Instead, Florence is pinning his company’s future on two mass sampling campaigns directed at the huge American dental market. He is sending 5,400 American periodontal offices and 3,600 American dental hygienists each a box of samples (at a shipping cost of about $13 per package). Each campaign will wrap up just before two large American dental conferences where his company will be exhibiting at the trade shows.

Florence is counting on the dental professionals and their patients to follow-up with him to order.

“Will it work?” he asks. “I don’t know.”

He admits there are two major stumbling blocks to his marketing strategy: Many dentists strongly resist moving away from traditional dental products. As well, the majority of them dislike retailing and instead direct patients to drug stores, he says — but no U.S. retailers currently sell the Sulcabrush.

Yet he remains a zealous promoter of his father’s invention.

“My hope is to find more dentists who want to purchase the best product that will help their patients combat gum disease,” he says.


As Interviewed by: Rosemary Westwood

Ira took over his father's business, grew it, and then the roof fell in. It seems that he was unaware of what was going on in the marketplace, particularly as it related to his potential competition. I question whether he did enough market research, or took the results seriously enough. Ira should have been able to adjust his strategy earlier after having lost a key US client in 2004 and then Shoppers Drug Mart in 2011. It also appears that there was a reluctance to include a qualified dental industry consultant in his strategic planning process. Now he’s burning bridges with his customers by calling the products they carry “cheap knockoffs” — on the contrary, it’s good business to look for the best products at the lowest price to meet customer needs. He could target companies such as Walmart and Costco as the supplier for their private label brand. Baring that he might still try diversifying into complementary products using his existing channels. However this would have been a better move in 2003 when he was still a preferred vendor for key U.S. and Canadian drugstore chains.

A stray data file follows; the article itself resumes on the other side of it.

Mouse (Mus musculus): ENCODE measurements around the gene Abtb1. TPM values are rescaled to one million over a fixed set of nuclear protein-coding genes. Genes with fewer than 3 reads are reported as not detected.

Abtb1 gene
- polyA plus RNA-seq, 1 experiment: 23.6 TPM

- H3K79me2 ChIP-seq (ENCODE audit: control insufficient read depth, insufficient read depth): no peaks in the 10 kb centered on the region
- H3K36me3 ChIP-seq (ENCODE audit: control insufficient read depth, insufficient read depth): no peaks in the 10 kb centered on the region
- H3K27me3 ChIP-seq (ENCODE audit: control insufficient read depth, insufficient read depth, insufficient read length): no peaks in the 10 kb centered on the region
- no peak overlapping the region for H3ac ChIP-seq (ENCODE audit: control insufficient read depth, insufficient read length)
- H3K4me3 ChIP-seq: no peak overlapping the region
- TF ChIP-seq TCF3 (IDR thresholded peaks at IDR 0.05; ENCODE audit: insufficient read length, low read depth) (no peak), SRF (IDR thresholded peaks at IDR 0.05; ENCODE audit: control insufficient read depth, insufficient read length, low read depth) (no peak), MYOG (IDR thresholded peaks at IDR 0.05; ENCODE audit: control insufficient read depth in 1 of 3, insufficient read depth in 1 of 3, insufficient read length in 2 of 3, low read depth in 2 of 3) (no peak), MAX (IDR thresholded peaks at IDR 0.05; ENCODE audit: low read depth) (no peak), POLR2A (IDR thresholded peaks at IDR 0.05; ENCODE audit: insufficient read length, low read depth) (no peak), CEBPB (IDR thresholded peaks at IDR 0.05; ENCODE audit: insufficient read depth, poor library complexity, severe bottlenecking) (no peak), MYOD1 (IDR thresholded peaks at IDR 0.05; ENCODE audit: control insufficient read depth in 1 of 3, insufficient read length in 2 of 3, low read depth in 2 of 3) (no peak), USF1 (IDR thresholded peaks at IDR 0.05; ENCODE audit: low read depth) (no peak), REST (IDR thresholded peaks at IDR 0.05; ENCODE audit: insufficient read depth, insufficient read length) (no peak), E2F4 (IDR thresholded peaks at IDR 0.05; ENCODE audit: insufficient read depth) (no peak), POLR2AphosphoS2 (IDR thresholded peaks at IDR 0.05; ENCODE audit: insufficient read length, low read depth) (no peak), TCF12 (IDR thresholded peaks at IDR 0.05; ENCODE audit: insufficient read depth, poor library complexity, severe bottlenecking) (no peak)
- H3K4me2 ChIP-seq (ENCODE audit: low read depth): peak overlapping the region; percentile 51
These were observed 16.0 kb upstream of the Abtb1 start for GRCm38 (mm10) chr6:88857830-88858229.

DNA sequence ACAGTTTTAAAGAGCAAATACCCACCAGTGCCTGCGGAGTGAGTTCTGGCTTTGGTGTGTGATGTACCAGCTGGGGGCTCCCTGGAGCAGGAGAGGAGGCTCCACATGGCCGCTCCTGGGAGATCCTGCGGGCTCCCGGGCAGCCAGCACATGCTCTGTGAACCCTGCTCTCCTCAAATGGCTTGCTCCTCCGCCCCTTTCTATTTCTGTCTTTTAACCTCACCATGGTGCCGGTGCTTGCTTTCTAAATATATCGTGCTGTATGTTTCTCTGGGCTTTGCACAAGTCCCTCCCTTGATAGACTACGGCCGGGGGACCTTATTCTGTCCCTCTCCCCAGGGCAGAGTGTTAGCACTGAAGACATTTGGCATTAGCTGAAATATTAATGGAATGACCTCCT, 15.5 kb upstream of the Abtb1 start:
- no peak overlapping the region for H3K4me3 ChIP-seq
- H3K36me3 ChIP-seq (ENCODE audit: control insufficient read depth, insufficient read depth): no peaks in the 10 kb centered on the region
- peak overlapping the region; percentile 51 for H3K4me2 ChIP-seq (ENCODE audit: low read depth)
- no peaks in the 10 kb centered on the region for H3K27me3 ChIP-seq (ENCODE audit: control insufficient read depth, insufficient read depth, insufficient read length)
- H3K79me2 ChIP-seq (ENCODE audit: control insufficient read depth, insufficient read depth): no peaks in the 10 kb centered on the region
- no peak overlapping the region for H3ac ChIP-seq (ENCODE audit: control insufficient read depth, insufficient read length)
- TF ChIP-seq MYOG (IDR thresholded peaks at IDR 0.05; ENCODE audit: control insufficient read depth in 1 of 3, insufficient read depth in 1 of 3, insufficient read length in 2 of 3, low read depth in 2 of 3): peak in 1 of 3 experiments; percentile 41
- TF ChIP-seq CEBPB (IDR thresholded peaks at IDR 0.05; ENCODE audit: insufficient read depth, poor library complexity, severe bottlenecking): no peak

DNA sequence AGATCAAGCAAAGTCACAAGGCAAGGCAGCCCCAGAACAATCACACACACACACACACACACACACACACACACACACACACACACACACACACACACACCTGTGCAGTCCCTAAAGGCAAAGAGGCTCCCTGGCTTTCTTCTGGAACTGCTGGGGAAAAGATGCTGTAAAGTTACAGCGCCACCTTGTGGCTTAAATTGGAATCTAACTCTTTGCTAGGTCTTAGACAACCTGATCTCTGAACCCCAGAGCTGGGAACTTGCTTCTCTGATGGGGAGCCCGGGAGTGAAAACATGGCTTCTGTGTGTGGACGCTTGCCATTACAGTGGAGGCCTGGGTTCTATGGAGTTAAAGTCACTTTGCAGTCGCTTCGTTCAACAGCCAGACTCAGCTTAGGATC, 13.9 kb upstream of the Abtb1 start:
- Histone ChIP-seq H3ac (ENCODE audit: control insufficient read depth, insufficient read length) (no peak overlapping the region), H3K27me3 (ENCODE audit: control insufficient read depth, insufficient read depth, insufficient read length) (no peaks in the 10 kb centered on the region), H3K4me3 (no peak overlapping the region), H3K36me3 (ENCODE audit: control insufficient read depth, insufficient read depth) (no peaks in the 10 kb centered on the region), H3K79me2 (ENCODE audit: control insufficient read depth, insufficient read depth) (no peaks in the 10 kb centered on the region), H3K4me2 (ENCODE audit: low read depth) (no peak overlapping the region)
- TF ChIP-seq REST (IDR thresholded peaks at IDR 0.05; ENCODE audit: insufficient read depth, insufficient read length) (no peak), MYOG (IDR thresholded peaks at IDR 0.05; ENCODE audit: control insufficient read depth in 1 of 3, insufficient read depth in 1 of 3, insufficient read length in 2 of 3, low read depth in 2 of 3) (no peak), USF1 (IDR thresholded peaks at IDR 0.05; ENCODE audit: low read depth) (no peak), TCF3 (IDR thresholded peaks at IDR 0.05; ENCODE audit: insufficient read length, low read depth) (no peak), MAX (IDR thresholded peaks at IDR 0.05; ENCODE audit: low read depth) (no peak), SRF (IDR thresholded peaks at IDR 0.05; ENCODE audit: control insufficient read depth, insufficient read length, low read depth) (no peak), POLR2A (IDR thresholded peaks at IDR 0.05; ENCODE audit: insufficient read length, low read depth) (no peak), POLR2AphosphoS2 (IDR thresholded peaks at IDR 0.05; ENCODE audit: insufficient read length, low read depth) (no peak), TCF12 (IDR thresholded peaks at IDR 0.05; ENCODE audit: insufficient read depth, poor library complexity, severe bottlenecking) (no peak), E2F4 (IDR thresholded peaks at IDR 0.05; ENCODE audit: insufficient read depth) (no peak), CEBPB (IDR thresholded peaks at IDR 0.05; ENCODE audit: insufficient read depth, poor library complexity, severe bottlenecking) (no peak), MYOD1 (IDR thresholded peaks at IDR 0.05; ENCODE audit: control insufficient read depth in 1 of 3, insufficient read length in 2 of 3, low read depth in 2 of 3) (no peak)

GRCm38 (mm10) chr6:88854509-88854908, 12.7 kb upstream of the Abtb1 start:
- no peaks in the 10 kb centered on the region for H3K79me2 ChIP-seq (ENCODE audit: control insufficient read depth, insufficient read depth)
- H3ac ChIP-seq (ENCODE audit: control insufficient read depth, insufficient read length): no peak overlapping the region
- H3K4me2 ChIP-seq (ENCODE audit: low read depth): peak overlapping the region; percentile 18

by Steve Tissenbaum Ryerson

Sulcabrush has been in business for 29 years — and that’s a pretty good run. Now, Ira is going to have to fight to beat his competition. If he’s saying they offer cheaper products, focus on the differentiation, point out what makes Sulcabrush better. Do the experiments, gather the data to prove your product is better, and get some credible voices behind that. Go through the organization of dental hygienist practitioners and have them champion your product. Then, go glossy with advertising and marketing. Target higher-end dental clinics, and be the premier product. Make your customers demand it. He’s done a few television ads, and has probably squandered big bucks without a strong enough focus and enough teeth to the messaging. That money could be better spent walking into to dental offices and showing them why his product is the best. If he can’t prove his is the better product, then he has to compete on price. Cut back on marketing claims and travel to the U.S., and make the product cheaper. Those are the choices.

by Deirdre Fitzpatrick - GBC

Ira has a useful product, longevity in the business, and experience using a two-pronged professional (e.g. dentists) and B2B (e.g. retailers) sales approach in the past. But retailer de-lists are hurting revenues and nothing is in place to supplant these losses. Florence should look closely at the changes that have taken place since 2004: What is Sulcabrush doing differently? How familiar are consumers with the product? Why are retailers delisting so rapidly? The truth is that if consumer demand were high for Sulcabrush, retailers would be stammering to stock it. Branding is the best way to combat private label and knock-off competitors. Continuing to focus on the professional market (e.g. dental offices/dentists) will increase product credibility, while instituting a formal marketing campaign to drive awareness will increase consumer familiarity and demand, both of which will be valuable toward increasing retailer demand and listings. Now is the time to focus on this pull marketing strategy to revive retailer interest and revenues for Sulcabrush.

by Brynn Winegard - Ryerson